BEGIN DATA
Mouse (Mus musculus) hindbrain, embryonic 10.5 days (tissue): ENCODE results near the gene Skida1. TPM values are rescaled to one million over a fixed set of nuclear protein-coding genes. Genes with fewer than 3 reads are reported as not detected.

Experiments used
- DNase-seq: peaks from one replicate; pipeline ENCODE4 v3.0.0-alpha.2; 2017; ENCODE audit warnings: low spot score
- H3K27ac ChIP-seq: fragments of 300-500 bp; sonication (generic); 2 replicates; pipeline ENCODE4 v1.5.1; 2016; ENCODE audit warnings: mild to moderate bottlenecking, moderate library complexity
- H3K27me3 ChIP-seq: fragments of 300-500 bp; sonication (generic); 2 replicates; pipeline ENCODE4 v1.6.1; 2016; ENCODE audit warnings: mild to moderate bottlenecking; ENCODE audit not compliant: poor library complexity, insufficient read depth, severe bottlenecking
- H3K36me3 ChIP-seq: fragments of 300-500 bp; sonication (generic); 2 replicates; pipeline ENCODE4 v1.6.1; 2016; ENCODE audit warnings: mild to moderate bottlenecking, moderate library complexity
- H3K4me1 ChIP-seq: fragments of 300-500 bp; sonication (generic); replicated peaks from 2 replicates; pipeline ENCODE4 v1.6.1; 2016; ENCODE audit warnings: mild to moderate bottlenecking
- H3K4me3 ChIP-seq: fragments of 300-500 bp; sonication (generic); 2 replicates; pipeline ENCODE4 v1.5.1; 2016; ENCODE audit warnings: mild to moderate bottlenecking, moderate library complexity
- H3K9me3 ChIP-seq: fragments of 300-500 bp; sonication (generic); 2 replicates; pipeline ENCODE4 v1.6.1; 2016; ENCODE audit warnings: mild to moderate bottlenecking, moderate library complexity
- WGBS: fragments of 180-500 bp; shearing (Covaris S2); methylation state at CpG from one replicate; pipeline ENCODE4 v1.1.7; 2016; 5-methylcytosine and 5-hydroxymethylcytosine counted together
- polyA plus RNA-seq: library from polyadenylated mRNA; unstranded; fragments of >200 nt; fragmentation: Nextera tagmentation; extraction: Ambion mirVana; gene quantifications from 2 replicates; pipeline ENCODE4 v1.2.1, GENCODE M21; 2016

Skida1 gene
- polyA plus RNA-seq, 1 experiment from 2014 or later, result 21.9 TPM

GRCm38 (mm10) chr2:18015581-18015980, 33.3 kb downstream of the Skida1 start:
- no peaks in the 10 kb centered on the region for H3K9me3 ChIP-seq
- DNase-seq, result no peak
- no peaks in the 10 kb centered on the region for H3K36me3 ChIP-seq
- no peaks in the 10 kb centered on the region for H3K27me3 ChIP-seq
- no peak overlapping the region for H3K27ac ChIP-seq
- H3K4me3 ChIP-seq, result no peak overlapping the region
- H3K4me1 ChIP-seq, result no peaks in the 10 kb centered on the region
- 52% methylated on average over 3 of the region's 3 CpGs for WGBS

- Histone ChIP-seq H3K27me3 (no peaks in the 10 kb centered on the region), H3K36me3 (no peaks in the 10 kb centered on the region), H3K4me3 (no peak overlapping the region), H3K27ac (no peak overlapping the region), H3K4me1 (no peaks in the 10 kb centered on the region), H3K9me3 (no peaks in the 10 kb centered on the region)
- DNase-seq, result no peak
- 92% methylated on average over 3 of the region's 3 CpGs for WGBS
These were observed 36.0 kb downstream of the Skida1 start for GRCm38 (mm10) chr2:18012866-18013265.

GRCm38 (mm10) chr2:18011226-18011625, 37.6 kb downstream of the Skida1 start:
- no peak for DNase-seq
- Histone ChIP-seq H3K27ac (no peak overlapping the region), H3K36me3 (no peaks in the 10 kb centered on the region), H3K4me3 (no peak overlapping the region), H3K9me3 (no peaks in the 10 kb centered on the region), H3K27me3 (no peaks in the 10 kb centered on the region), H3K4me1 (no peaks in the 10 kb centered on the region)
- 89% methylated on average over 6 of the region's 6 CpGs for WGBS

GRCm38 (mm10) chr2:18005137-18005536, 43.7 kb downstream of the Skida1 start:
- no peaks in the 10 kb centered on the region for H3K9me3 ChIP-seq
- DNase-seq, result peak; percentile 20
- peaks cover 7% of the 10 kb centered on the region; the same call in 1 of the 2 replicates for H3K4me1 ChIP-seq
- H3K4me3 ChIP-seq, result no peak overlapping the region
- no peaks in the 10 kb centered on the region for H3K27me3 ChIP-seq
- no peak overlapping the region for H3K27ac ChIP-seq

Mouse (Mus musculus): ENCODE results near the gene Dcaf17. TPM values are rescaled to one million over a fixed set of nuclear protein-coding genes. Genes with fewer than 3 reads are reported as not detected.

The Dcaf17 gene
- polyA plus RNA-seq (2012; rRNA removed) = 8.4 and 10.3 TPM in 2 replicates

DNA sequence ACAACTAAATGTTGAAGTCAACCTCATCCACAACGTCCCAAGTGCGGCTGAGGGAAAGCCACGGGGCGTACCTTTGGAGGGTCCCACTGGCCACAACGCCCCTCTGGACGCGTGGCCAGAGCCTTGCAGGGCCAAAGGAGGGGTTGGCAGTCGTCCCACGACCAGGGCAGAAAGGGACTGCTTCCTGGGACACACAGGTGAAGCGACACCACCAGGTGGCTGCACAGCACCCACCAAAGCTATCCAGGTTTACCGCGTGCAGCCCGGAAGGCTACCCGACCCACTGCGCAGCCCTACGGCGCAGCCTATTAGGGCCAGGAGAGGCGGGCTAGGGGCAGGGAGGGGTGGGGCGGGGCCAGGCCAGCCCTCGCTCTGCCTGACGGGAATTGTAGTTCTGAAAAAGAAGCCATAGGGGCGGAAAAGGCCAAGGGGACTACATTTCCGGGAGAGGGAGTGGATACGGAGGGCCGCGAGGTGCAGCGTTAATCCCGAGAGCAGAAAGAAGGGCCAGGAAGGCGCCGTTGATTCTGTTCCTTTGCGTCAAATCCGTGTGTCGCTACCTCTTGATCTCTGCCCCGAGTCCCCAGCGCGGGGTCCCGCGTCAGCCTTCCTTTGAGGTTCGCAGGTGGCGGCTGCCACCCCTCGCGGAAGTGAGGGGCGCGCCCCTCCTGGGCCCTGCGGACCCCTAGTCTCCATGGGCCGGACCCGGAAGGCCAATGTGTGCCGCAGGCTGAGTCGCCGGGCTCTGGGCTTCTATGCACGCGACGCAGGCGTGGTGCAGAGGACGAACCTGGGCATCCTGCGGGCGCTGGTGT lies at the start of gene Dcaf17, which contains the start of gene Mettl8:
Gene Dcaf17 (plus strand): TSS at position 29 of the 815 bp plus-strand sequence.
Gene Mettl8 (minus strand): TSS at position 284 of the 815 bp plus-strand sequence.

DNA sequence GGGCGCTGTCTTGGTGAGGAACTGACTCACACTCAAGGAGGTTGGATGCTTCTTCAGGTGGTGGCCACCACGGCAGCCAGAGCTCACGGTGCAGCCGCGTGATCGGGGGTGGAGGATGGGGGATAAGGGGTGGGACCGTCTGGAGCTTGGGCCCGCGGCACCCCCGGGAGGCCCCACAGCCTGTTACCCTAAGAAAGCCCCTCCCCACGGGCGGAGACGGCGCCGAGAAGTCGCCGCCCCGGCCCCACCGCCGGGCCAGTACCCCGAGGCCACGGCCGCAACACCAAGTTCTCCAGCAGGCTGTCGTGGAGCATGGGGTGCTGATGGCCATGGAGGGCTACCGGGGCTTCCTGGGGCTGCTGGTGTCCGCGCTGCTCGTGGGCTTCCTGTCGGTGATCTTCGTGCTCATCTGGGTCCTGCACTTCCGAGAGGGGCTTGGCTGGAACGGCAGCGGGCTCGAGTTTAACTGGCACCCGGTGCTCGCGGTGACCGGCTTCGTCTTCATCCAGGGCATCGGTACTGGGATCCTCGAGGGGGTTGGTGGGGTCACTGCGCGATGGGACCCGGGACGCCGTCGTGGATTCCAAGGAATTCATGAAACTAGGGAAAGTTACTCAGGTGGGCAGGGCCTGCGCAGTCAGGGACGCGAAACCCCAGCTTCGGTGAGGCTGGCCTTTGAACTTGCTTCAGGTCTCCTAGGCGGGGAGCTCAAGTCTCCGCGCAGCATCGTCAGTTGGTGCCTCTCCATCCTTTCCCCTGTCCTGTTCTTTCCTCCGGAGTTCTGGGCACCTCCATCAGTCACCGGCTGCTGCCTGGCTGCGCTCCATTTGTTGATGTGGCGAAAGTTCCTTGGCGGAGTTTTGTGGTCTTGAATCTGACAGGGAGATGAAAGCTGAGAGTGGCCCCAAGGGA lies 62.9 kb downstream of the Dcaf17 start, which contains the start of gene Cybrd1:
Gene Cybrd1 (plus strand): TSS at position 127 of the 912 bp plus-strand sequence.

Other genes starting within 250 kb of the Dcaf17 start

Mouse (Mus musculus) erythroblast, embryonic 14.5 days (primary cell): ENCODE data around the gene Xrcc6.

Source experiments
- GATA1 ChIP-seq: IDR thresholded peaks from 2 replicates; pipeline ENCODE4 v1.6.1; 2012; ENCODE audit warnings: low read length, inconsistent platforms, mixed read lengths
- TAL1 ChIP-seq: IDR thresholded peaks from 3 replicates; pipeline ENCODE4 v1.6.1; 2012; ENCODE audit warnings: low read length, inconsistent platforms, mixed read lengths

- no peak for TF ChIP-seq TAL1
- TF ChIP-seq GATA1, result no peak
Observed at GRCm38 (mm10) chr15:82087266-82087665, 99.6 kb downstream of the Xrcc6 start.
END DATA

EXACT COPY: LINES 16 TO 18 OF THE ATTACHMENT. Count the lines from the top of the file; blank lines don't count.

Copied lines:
- DNase-seq, result no peak
- no peaks in the 10 kb centered on the region for H3K36me3 ChIP-seq
- no peaks in the 10 kb centered on the region for H3K27me3 ChIP-seq